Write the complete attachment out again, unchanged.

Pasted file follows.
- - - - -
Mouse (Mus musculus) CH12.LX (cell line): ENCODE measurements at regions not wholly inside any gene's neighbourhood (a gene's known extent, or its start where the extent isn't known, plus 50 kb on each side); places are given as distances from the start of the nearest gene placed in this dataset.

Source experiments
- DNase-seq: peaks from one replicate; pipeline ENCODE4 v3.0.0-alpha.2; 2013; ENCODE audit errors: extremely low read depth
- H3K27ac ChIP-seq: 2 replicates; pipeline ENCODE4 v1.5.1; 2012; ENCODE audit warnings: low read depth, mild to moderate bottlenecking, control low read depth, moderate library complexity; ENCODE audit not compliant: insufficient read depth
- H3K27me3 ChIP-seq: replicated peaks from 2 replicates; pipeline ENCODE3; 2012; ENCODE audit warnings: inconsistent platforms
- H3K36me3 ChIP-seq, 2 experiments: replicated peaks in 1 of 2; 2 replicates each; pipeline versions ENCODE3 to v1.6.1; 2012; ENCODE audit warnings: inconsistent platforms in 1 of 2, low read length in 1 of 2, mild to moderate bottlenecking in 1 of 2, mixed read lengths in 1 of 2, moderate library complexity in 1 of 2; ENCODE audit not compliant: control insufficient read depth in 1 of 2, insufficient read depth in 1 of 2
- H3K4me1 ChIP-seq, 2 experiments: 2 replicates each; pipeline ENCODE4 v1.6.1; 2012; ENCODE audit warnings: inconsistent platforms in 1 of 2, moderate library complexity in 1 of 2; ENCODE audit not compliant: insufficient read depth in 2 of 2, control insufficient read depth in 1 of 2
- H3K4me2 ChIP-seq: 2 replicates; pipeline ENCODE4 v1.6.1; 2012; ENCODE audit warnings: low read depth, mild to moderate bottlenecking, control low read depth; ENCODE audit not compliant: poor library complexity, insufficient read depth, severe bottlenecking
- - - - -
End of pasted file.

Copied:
Mouse (Mus musculus) CH12.LX (cell line): ENCODE measurements at regions not wholly inside any gene's neighbourhood (a gene's known extent, or its start where the extent isn't known, plus 50 kb on each side); places are given as distances from the start of the nearest gene placed in this dataset.

Source experiments
- DNase-seq: peaks from one replicate; pipeline ENCODE4 v3.0.0-alpha.2; 2013; ENCODE audit errors: extremely low read depth
- H3K27ac ChIP-seq: 2 replicates; pipeline ENCODE4 v1.5.1; 2012; ENCODE audit warnings: low read depth, mild to moderate bottlenecking, control low read depth, moderate library complexity; ENCODE audit not compliant: insufficient read depth
- H3K27me3 ChIP-seq: replicated peaks from 2 replicates; pipeline ENCODE3; 2012; ENCODE audit warnings: inconsistent platforms
- H3K36me3 ChIP-seq, 2 experiments: replicated peaks in 1 of 2; 2 replicates each; pipeline versions ENCODE3 to v1.6.1; 2012; ENCODE audit warnings: inconsistent platforms in 1 of 2, low read length in 1 of 2, mild to moderate bottlenecking in 1 of 2, mixed read lengths in 1 of 2, moderate library complexity in 1 of 2; ENCODE audit not compliant: control insufficient read depth in 1 of 2, insufficient read depth in 1 of 2
- H3K4me1 ChIP-seq, 2 experiments: 2 replicates each; pipeline ENCODE4 v1.6.1; 2012; ENCODE audit warnings: inconsistent platforms in 1 of 2, moderate library complexity in 1 of 2; ENCODE audit not compliant: insufficient read depth in 2 of 2, control insufficient read depth in 1 of 2
- H3K4me2 ChIP-seq: 2 replicates; pipeline ENCODE4 v1.6.1; 2012; ENCODE audit warnings: low read depth, mild to moderate bottlenecking, control low read depth; ENCODE audit not compliant: poor library complexity, insufficient read depth, severe bottlenecking